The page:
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Jaime Danies / Senior Staff Photographer

Since Columbia’s graduate students voted to unionize in December 2016, the University has reiterated its opposition to the union and refused to negotiate, culminating in a weeklong strike last April that left dozens of Core classes without professors or teaching assistants as protestors marched in a picket line on College Walk.

Tensions have escalated since the National Labor Relations Board—responsible for overseeing US labor law concerning collective bargaining—decided in favor of Columbia University graduate students and overturned a 2004 Brown University decision preventing graduate student unionization at private universities. The NLRB officially certified the Graduate Workers of Columbia last August after years of pushback from the University, which filed a series of objections with the regional and national NLRB citing improper conduct—including surveillance—during the election.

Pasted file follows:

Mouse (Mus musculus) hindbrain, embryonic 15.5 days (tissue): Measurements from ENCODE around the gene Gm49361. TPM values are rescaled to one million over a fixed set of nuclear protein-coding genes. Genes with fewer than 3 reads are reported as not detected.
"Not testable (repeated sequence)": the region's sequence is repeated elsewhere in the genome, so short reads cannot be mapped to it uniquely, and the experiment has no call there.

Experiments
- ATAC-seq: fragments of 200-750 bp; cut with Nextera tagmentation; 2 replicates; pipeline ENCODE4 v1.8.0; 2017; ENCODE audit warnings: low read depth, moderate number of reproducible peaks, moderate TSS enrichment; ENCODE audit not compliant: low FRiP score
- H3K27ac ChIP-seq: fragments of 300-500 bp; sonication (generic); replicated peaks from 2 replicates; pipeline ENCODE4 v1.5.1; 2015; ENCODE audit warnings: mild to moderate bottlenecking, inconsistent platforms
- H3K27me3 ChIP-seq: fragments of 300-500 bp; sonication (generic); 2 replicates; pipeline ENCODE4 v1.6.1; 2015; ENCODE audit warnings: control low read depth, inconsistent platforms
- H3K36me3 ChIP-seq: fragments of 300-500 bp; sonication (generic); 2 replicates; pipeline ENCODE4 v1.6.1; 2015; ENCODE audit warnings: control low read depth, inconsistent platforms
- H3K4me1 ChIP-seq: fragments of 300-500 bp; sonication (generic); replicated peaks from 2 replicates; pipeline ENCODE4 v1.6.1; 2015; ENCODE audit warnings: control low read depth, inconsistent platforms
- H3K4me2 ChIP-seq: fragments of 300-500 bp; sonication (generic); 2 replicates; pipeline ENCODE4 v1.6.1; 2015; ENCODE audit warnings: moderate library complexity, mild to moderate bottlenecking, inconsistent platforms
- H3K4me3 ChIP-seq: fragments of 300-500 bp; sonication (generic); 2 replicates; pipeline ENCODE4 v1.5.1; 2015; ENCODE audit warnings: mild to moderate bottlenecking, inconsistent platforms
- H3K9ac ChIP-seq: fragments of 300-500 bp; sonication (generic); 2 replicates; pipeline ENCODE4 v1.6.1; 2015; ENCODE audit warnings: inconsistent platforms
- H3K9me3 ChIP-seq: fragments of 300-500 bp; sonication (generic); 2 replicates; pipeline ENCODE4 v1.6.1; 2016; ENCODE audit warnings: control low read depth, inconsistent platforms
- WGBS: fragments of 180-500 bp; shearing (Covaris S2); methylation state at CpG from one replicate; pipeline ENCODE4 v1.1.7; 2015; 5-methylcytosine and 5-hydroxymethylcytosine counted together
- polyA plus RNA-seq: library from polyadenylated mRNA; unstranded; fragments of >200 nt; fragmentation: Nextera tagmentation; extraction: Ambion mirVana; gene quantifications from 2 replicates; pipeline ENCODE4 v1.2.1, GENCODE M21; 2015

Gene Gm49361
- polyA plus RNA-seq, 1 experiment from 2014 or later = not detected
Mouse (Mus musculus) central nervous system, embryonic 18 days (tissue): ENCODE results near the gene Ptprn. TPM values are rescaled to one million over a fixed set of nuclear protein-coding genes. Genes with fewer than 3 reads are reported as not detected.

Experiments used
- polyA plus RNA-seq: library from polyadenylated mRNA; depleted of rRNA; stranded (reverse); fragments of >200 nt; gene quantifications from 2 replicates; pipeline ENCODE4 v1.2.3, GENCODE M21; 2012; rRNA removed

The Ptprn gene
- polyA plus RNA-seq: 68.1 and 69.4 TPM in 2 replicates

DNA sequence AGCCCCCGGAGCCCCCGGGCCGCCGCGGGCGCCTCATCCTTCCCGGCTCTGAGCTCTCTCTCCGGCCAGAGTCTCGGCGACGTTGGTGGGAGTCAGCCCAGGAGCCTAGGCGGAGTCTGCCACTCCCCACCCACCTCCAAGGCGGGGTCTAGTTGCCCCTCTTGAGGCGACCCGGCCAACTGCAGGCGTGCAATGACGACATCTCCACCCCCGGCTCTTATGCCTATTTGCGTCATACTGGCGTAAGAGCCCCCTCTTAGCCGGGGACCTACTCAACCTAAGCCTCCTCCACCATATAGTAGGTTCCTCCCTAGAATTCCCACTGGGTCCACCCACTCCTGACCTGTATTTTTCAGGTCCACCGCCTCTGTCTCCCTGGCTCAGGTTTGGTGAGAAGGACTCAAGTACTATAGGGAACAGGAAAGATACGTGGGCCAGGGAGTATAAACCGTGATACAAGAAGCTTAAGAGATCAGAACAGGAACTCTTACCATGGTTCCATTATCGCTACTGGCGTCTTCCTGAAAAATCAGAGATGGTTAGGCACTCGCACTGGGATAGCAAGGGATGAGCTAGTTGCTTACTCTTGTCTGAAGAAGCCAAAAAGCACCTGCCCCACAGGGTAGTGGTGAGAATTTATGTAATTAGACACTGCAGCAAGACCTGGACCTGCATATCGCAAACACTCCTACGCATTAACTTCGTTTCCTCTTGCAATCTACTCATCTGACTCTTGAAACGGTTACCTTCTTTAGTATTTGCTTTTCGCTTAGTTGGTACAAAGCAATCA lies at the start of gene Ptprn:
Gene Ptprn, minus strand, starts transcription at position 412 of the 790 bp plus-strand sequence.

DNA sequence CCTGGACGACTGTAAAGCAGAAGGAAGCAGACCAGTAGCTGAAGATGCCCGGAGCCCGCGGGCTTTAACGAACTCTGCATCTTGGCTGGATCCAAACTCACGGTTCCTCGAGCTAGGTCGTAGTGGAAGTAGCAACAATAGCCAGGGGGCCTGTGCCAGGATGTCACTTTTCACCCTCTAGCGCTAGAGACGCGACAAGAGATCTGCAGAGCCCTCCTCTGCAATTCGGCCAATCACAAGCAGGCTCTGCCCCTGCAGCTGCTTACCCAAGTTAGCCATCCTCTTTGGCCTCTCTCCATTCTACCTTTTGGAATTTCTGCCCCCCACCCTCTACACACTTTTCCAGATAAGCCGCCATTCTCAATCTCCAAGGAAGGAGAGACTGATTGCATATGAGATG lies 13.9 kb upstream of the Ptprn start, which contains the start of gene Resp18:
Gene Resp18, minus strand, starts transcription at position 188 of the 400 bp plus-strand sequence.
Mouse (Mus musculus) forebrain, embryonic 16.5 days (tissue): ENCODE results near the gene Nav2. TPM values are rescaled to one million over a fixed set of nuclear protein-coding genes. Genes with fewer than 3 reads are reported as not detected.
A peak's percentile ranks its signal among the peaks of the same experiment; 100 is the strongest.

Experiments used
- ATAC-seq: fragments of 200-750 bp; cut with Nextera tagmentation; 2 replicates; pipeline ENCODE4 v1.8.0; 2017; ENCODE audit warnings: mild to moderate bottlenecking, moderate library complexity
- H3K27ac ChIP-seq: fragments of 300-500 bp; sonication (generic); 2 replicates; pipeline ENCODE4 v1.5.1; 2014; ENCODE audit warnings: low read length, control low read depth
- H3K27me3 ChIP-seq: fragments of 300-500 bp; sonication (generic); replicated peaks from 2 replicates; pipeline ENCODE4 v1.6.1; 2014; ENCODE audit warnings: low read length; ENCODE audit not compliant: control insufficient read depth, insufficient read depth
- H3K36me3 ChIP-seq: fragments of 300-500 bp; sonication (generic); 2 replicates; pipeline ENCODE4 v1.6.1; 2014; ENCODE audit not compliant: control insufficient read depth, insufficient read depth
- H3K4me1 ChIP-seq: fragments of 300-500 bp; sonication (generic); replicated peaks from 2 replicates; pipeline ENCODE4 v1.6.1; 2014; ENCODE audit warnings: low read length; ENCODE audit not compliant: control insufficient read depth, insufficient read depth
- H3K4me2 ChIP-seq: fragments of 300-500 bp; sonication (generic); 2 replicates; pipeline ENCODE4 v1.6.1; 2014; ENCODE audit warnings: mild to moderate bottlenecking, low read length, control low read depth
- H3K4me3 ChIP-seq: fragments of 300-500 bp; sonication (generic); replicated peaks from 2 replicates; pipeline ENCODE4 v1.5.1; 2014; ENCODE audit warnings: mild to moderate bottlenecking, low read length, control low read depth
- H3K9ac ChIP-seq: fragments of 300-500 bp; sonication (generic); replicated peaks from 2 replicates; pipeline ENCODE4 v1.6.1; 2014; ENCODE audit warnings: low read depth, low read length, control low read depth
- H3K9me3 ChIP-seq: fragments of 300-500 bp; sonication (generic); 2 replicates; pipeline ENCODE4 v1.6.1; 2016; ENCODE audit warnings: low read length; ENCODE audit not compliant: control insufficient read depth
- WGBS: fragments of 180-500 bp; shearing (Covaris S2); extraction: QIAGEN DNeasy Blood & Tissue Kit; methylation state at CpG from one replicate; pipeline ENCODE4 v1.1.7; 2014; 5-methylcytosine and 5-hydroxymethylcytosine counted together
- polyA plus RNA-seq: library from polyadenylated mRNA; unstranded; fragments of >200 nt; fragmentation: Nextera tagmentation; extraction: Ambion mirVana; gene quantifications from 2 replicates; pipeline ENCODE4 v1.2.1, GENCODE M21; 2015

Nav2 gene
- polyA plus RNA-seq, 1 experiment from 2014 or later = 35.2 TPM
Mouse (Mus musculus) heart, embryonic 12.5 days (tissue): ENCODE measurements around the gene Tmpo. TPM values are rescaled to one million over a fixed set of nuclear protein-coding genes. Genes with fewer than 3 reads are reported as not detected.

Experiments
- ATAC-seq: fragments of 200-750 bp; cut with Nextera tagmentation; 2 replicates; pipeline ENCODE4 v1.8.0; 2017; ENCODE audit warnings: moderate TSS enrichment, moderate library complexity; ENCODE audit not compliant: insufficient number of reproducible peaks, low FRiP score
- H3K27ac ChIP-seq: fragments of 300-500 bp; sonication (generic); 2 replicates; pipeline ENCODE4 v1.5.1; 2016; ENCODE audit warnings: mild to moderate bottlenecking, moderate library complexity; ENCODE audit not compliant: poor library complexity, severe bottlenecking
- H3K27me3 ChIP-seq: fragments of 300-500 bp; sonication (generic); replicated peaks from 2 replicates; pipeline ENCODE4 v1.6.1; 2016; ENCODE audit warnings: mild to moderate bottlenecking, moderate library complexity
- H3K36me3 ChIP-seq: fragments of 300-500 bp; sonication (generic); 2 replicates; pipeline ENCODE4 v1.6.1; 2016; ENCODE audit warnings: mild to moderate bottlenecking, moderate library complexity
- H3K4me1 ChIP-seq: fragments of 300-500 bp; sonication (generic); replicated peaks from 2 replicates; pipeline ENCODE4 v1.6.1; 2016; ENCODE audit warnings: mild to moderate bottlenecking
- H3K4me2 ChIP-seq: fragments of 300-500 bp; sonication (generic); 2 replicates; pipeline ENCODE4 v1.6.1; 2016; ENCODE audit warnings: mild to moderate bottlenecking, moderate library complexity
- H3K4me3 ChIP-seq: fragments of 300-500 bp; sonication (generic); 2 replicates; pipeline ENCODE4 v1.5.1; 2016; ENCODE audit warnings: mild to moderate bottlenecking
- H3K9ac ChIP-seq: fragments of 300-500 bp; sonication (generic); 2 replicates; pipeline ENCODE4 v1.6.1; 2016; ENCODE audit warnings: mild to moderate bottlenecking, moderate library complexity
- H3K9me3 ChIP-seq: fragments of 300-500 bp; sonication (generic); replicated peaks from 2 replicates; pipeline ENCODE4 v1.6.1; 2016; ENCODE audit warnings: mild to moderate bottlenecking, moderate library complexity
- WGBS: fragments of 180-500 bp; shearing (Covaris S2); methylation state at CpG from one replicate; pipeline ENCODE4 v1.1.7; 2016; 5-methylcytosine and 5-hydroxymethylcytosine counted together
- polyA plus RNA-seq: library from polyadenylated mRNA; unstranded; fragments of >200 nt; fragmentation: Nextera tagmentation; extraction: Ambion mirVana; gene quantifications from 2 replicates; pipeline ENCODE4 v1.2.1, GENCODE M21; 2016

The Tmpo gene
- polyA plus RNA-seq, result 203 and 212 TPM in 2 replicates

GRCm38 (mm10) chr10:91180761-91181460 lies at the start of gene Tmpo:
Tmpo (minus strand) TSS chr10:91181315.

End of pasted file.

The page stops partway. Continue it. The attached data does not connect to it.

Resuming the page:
Columbia is currently seeking to challenge graduate students’ eligibility to unionize in federal appellate court.

Most recently, the graduate student union announced that it will not pursue further legal action, choosing instead to pursue “relentless disruption,” potentially including another strike, as a means of increasing pressure on Columbia.

Because this year’s NLRB elections resulted in a majority Republican board, organizers at universities have been deterred from filing petitions that might ultimately yield an anti-union ruling. Graduate students at Yale, Boston College, and the University of Chicago, whose graduate students have all voted to unionize, all withdrew petitions to the board. Nevertheless, administrations at Brown, Harvard, NYU, and the New School have announced their decisions to cooperate with its graduate students rather than pursue legal recourse.

Unionization has remained a topic of national scrutiny, and the increasing number of anti-union rulings throughout the nation has left the fate of graduate student unionization uncertain. The 2018 U.S. Supreme court case Janus v. AFSCME prohibited unions from obligating all public-sector employees to pay “fair-share fees,” a change that some believe will weaken the efficacy of unions.

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